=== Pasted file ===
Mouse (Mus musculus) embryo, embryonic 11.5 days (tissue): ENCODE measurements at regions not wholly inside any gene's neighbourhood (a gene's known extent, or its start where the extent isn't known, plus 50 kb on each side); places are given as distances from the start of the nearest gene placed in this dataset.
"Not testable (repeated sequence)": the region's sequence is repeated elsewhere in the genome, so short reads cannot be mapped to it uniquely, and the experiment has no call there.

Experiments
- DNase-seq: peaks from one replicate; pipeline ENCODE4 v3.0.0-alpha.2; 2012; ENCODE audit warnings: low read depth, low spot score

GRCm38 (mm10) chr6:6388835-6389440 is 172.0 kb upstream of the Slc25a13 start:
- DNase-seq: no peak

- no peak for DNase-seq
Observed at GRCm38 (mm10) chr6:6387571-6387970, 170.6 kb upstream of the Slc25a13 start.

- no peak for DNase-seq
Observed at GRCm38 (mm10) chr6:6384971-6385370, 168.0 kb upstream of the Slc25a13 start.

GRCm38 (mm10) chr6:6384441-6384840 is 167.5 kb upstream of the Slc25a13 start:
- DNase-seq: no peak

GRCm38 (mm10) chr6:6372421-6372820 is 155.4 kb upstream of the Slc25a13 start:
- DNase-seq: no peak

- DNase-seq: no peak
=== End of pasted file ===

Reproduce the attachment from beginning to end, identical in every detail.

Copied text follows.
Mouse (Mus musculus) embryo, embryonic 11.5 days (tissue): ENCODE measurements at regions not wholly inside any gene's neighbourhood (a gene's known extent, or its start where the extent isn't known, plus 50 kb on each side); places are given as distances from the start of the nearest gene placed in this dataset.
"Not testable (repeated sequence)": the region's sequence is repeated elsewhere in the genome, so short reads cannot be mapped to it uniquely, and the experiment has no call there.

Experiments
- DNase-seq: peaks from one replicate; pipeline ENCODE4 v3.0.0-alpha.2; 2012; ENCODE audit warnings: low read depth, low spot score

GRCm38 (mm10) chr6:6388835-6389440 is 172.0 kb upstream of the Slc25a13 start:
- DNase-seq: no peak

- no peak for DNase-seq
Observed at GRCm38 (mm10) chr6:6387571-6387970, 170.6 kb upstream of the Slc25a13 start.

- no peak for DNase-seq
Observed at GRCm38 (mm10) chr6:6384971-6385370, 168.0 kb upstream of the Slc25a13 start.

GRCm38 (mm10) chr6:6384441-6384840 is 167.5 kb upstream of the Slc25a13 start:
- DNase-seq: no peak

GRCm38 (mm10) chr6:6372421-6372820 is 155.4 kb upstream of the Slc25a13 start:
- DNase-seq: no peak

- DNase-seq: no peak